(Bloomberg) -- It can be difficult to wade through the myriad iterations of the modern Porsche 911.
Only the most passionate enthusiasts can endure the various Carreras, “S’s,” “RS’s,” GT2s, GT3s, and Turbos—and the insider nomenclature involving lots of 9s. That’s not even including such historic, and current non-911 Porsche sports car models as the 914, 718, 928, and 944.
Here, though, is one model you need to know in time for summer weather and the inevitable lust it stirs for the open road: the 911 Turbo S Cabriolet. (Cabriolet is car-talk for convertible.)
If you want a seat at any car-talk table, you must be able to reference the 911 Turbo, the most powerful (save for the 911 GT2 RS) strain of cars in the 991 line, which is the internal designation for the seventh-generation Porsche 911 sports car. The turbos are the granddaddies of the Porsche 911 family, madly desired since their introduction in 1974. They came close on the heels of BMW’s 2002 Turbo, which was the first street-legal sports car with then-newfangled turbocharging technology. The 911 Turbos have been setting the pace ever since.
High Price, High Reward
Today, the 911 Turbos are faster than the standard-issue Carreras and more elegant and polished than the track-oriented GT3s. (Those are nigh impossible to get your hands on, anyway.)
Last week in New York, I tested the Cabriolet version of the 911 Turbo S and found myself looking for more excuses to hop into it than I do my favorite pair of jeans. With its open top, it’s more inviting than the coupe version—and happier, too. Aren’t convertibles always happier cars? You are more present when you drive, veritably attacked by fresh air and sunshine.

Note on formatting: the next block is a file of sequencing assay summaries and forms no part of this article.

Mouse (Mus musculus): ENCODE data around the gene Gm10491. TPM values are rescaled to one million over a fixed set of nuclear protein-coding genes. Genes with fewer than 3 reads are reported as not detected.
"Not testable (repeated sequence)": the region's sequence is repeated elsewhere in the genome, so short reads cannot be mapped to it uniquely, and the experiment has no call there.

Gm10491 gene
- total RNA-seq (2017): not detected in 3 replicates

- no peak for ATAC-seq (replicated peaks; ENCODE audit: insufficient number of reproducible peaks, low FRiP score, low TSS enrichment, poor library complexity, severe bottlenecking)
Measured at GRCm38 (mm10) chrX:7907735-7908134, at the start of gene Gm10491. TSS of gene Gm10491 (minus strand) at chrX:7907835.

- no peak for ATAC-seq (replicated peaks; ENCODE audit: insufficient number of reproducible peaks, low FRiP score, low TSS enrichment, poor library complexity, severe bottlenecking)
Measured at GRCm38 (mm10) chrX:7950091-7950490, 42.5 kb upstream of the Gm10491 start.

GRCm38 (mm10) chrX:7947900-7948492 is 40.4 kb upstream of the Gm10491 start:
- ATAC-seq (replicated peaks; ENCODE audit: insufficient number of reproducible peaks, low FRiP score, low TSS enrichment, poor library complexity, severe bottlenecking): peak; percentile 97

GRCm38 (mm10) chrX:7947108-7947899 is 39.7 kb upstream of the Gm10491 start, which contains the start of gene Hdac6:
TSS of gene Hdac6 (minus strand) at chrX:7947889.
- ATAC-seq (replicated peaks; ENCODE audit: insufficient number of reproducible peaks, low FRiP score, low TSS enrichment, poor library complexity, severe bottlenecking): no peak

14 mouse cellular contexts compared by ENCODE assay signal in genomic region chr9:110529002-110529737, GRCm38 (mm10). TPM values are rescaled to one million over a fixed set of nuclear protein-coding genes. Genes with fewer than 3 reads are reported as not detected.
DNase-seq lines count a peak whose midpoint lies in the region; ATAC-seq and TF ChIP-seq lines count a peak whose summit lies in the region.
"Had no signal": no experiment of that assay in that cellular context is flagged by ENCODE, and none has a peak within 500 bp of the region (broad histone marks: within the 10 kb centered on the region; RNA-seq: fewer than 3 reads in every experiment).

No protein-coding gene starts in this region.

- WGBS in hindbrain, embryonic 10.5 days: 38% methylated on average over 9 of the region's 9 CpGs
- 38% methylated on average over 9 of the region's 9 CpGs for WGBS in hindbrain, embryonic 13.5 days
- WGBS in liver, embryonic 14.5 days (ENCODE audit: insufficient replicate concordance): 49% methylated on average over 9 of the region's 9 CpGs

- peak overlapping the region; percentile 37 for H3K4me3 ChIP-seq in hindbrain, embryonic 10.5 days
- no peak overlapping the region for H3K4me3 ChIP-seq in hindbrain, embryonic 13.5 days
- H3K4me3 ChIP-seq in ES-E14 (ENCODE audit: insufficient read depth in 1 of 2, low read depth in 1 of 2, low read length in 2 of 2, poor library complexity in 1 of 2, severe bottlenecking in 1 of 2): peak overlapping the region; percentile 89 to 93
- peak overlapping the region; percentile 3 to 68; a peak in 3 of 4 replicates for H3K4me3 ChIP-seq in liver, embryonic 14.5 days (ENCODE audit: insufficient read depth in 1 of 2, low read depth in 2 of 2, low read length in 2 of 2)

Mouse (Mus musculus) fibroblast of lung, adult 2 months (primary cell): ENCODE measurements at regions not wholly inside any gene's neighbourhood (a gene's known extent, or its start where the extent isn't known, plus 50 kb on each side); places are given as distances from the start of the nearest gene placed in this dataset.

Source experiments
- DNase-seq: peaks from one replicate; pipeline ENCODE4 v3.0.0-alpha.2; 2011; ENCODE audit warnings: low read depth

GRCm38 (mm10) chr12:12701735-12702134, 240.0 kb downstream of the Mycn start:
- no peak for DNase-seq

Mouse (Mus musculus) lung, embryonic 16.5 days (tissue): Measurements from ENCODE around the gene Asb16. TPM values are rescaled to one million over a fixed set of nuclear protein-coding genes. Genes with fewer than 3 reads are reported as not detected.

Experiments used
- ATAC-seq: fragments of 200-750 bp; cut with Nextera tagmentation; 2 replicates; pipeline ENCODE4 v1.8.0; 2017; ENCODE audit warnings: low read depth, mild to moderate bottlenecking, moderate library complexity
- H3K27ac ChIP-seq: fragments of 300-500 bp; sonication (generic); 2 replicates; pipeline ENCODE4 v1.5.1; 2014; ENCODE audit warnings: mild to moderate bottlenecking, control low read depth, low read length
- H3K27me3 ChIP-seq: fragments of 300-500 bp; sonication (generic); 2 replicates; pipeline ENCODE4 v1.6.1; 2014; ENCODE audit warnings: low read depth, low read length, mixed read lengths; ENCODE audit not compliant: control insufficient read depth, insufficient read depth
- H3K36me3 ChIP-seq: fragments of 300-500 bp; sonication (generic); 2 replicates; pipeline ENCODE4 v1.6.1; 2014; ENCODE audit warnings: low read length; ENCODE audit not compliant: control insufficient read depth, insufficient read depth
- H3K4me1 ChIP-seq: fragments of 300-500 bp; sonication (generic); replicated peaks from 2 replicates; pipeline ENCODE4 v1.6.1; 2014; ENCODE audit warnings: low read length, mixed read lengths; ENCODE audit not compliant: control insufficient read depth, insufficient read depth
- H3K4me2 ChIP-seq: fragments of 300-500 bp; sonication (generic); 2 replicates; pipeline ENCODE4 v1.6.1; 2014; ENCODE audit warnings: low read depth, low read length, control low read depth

You’ll certainly have to pay for such a prize: These bliss machines start at $203,000. The one I drove topped out at more than $205,000, which included some seasonally appropriate cooling ventilation in the seats (sweat proofing, basically) and a lane-change-assist system that honestly, I could have done without.
That price tag approaches items from McLaren, even Ferrari and Lamborghini. Then again, with a zero-60mph time of 2.9 seconds and a 205mph top speed, so do the specs. Is the 911 Turbo S Cabriolet the center of the Venn diagram among comfort/performance/cabriolet, converging in one expensive vehicle? Very possibly. For anyone considering an accessible 911 that will genuinely push the boundaries of your driving capabilities, it’s worth a hard look. And no, you won’t find “turbo delay” here.
Happy on any Surface
The 911 T S Cabriolet is noticeably more comfortable to drive on a daily basis under disparate conditions than many of its high-priced competitors. That’s not solely thanks to its four drive modes or the optional lift package that allows for an additional 1.5 inches of clearance, although these do much to smooth what might otherwise be anxious nerves at driving such a high-performing car on a daily basis.